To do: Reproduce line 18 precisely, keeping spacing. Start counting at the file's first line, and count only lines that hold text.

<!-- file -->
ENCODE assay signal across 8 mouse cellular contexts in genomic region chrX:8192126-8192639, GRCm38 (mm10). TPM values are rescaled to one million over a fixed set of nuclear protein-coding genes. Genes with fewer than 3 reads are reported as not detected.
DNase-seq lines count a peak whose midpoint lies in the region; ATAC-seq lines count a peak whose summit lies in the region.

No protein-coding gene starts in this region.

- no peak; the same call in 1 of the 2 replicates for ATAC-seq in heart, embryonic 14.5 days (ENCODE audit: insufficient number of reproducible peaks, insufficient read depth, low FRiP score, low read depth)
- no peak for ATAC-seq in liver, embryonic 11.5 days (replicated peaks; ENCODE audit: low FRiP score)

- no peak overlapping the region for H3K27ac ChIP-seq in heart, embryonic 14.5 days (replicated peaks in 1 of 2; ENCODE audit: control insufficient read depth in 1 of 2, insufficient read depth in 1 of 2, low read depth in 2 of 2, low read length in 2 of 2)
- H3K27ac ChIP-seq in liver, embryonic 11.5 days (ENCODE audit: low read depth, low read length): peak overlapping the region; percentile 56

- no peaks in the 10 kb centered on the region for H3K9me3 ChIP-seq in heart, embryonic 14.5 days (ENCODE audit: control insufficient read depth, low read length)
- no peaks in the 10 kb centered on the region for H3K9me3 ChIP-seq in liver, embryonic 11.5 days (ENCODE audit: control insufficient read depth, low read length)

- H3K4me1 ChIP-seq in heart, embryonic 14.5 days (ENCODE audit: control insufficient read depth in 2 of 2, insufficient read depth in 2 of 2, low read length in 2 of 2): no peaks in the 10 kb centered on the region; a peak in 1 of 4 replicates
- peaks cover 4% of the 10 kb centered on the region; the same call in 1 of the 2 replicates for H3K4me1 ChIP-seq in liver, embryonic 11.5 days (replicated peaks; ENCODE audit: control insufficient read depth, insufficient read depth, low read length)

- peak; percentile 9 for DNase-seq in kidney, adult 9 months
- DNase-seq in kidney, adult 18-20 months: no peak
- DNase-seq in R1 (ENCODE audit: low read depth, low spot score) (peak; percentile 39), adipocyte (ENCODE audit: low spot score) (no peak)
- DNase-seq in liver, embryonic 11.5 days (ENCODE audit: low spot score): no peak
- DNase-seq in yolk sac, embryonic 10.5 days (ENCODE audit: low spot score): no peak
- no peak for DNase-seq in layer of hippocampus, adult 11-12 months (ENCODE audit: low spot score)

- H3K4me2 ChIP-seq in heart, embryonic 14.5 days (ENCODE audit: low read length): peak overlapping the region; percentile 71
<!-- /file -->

- H3K4me2 ChIP-seq in heart, embryonic 14.5 days (ENCODE audit: low read length): peak overlapping the region; percentile 71